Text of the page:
Eight Texas constitutional amendments are to appear on the ballot on November 2nd, 2021. Early Voting begins on Monday, October 18 and ends on Friday, October 29
What is on the bill: Authorizes professional sports team charitable organizations to conduct raffles at rodeo venues
What it means: This would allow charitable raffles to be conducted at rodeo events hosted or sanctioned by the Professional Rodeo Cowboys Association.
What is on the bill: Authorizes a county to issue bonds to fund infrastructure and transportation projects in undeveloped and blighted areas
What it means: This would allow a county to issue debt to finance transportation infrastructure, excluding toll roads, in underserved parts of the county.
What is on the bill: Amends the Texas Constitution to prohibit the state or any political subdivision from enacting a law, rule, order, or proclamation that limits religious services or organizations.
What it means: This would mean a governmental entity could not limit or prohibit religious services.
What is on the bill: Changes the eligibility requirements for the following judicial offices: a justice of the supreme court, a judge of the court of criminal appeals, a justice of a court of appeals, and a district judge.
What it means: This would require 10 years of experience as a practicing lawyer in the State of Texas or a practicing lawyer and judge of a state court or county court for a combined total of at least 10 years to be eligible to serve as Chief Justice or Justice of the Supreme Court of Texas.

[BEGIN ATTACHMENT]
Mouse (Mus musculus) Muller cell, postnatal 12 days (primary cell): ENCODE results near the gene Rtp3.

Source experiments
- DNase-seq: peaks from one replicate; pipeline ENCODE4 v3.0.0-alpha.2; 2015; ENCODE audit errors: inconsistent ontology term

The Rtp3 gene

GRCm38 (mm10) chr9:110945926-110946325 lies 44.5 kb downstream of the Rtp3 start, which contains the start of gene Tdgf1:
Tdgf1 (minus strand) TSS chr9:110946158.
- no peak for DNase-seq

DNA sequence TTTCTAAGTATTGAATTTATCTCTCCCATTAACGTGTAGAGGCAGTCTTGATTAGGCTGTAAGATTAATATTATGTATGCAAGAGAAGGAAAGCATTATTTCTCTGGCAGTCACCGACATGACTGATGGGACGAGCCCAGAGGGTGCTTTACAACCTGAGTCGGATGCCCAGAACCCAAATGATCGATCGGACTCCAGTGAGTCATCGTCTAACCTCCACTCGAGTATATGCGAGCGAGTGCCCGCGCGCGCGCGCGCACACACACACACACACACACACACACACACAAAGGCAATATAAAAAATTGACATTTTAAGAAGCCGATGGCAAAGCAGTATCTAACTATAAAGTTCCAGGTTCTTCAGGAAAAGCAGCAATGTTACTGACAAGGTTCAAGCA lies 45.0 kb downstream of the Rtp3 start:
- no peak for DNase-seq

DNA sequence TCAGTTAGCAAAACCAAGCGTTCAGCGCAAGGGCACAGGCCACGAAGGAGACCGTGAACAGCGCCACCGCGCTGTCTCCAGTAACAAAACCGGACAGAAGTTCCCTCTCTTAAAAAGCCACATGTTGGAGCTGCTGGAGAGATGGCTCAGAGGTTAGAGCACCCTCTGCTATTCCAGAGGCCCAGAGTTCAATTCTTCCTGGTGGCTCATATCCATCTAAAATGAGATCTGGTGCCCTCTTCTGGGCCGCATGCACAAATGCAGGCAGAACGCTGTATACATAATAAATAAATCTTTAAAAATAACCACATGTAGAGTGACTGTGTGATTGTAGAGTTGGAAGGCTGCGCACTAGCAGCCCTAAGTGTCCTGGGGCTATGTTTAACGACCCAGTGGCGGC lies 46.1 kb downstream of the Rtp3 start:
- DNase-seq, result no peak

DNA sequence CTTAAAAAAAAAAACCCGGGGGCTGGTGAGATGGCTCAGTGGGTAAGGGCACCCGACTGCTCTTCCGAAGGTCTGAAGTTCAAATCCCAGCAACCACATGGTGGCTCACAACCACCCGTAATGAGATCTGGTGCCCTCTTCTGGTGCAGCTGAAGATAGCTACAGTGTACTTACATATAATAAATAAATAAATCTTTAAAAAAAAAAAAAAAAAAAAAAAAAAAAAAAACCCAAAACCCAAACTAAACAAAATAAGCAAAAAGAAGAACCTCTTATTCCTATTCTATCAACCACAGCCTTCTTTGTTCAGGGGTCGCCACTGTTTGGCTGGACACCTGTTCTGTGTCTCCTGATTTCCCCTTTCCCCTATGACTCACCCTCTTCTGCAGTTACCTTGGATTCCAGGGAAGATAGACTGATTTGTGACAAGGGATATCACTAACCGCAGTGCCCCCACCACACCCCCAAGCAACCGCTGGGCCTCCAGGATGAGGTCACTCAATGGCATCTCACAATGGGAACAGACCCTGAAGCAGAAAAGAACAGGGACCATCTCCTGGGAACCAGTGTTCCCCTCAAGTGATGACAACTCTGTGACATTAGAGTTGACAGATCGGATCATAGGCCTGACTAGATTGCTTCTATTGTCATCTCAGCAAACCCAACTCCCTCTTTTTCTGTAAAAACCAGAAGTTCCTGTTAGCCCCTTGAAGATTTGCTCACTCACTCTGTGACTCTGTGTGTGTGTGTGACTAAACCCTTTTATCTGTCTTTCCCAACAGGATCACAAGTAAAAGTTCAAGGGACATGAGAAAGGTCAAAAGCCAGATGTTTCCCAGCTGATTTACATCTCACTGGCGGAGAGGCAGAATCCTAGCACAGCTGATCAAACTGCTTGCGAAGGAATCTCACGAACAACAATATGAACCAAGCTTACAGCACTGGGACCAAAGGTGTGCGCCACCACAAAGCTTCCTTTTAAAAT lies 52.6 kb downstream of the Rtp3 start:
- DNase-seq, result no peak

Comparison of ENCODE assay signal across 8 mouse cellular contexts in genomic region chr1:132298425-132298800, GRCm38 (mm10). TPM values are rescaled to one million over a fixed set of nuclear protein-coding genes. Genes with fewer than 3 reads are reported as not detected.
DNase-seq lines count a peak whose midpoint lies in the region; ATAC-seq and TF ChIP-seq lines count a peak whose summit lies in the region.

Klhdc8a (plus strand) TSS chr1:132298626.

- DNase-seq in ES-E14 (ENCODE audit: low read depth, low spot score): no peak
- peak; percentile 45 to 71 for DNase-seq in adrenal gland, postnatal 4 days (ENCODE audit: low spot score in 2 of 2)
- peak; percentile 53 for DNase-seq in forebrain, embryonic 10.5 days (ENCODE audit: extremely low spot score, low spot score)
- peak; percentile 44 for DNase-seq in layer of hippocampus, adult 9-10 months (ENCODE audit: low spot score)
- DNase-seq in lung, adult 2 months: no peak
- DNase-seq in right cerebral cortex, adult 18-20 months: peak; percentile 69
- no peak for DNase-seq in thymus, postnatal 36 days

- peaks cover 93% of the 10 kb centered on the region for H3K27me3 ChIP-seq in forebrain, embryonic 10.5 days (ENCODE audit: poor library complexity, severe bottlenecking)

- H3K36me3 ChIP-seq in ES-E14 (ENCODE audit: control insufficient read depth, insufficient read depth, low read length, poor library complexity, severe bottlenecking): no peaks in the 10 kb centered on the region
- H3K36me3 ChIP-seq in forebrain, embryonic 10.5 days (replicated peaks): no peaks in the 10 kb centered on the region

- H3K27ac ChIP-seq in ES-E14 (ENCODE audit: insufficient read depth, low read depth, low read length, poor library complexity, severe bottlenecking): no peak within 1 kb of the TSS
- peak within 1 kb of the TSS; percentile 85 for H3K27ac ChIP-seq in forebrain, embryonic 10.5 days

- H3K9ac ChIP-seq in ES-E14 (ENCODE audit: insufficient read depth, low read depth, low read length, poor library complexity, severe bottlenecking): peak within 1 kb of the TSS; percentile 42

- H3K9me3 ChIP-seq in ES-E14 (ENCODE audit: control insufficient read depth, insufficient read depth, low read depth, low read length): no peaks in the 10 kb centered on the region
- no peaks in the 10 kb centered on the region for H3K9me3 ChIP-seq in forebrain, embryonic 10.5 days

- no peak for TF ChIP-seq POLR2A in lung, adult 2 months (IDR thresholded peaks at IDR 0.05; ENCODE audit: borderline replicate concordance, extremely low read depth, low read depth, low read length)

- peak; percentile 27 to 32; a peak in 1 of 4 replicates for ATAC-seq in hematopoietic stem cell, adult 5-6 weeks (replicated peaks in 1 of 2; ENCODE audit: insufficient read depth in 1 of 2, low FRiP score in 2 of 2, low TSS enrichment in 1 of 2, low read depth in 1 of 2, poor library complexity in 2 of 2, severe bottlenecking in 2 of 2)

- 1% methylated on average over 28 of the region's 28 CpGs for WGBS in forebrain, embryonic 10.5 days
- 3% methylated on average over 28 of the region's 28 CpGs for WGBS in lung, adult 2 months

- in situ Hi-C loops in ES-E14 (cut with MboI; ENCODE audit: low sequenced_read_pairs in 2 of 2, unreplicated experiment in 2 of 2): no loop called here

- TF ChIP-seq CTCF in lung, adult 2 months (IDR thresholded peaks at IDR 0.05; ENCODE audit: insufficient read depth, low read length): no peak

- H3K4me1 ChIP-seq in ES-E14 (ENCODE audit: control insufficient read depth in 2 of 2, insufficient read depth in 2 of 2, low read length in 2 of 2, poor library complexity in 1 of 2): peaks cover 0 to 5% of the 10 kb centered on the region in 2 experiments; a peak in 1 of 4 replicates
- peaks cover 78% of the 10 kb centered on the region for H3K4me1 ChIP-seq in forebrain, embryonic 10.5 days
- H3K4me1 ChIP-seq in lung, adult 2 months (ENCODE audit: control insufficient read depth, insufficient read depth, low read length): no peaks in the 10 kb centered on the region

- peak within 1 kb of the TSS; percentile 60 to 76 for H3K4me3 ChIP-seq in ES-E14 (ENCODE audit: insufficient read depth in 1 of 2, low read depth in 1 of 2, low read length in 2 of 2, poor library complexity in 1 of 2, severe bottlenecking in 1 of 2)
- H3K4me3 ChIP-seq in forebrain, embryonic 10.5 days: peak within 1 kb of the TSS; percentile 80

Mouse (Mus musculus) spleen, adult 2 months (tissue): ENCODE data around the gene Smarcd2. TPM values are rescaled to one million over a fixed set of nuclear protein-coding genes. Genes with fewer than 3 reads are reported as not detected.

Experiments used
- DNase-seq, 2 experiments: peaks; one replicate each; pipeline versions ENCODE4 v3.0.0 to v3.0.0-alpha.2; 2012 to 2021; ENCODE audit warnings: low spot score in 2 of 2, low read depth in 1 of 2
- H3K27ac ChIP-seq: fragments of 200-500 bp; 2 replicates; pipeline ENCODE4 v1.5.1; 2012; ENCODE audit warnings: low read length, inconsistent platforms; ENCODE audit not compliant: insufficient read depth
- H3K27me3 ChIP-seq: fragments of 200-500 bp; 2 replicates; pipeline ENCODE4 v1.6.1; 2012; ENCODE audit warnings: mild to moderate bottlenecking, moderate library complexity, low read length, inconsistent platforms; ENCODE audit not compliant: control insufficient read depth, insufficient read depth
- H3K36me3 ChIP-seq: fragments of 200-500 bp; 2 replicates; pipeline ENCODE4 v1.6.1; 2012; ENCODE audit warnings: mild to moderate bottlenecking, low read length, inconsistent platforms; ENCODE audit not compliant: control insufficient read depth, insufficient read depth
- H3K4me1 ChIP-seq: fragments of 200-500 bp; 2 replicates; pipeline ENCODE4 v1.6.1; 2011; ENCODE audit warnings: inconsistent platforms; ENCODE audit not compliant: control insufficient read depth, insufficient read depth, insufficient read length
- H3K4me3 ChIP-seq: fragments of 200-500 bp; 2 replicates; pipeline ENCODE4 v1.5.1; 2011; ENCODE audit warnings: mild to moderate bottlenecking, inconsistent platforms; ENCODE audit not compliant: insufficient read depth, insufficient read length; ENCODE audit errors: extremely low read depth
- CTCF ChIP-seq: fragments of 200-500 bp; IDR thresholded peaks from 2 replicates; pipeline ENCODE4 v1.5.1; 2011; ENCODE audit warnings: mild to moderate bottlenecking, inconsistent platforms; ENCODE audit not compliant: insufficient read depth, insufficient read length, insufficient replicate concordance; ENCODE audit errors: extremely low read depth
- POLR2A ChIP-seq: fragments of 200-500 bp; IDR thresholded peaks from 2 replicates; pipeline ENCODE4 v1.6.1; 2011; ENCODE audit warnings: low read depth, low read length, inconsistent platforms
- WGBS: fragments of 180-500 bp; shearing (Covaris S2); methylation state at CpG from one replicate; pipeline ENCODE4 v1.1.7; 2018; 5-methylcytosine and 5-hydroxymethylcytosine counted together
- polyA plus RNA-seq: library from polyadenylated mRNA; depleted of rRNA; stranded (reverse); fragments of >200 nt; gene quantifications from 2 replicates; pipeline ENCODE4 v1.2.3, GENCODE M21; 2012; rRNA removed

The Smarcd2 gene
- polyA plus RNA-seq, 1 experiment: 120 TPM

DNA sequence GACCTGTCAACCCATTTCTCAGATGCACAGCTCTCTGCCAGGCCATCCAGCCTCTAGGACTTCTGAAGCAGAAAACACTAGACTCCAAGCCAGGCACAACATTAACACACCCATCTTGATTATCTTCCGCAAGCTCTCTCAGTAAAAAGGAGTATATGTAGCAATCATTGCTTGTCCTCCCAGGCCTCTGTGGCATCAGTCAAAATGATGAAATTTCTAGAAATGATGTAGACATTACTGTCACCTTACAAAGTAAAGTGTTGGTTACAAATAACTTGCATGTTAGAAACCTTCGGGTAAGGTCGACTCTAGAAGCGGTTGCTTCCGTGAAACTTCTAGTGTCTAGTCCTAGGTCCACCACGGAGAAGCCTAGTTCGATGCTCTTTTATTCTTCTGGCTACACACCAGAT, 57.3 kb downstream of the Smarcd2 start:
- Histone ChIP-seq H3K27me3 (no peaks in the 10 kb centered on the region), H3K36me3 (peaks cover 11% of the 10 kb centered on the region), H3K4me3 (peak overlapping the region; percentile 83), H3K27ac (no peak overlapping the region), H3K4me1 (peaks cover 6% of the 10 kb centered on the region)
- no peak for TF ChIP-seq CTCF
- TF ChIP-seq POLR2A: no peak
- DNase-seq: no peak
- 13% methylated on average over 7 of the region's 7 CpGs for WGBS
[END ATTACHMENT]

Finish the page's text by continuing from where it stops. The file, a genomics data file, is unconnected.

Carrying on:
What is on the bill: Authorizes the Texas State Commission on Judicial Conduct to accept and investigate complaints and reports against candidates running for state judicial office.
What it means: Currently, the State Commission on Judicial Conduct may only handle complaints against existing judges. This amendment would extend the Commission’s authority to impose the same standards on all judicial candidates as it does for those who are already judges, therefore leveling the playing field and ensuring all candidates for judicial positions are treated equally.
What is on the bill: Amends the Texas Constitution to state that residents of nursing facilities, assisted living facilities, or state-supported living centers have a right to designate an essential caregiver that may not be prohibited from visiting the resident.
What it means: This amendment would guarantee residents of long-term care facilities (such as nursing homes) the right to designate someone as an essential caregiver. Though they may put certain guidelines in place, these facilities would not be allowed to prohibit residents from visiting with their designated caregivers, even in situations similar to Covid-19.
What is on the bill: Amends the Texas Constitution to allow the legislature to extend a homestead tax limit for surviving spouses of disabled individuals as long as the spouse is 55 years old and resides at the home.
What it means: This would allow the surviving spouse of a disabled person to retain the tax ceiling benefit.
What is on the bill: Amends the Texas Constitution to allow the legislature to apply a homestead tax exemption for surviving spouses of members of the military to those fatally injured in the line of duty.
What it means: This would allow the surviving spouse of a service member who is killed or fatally injured (rather than killed in action) to receive a property tax exemption.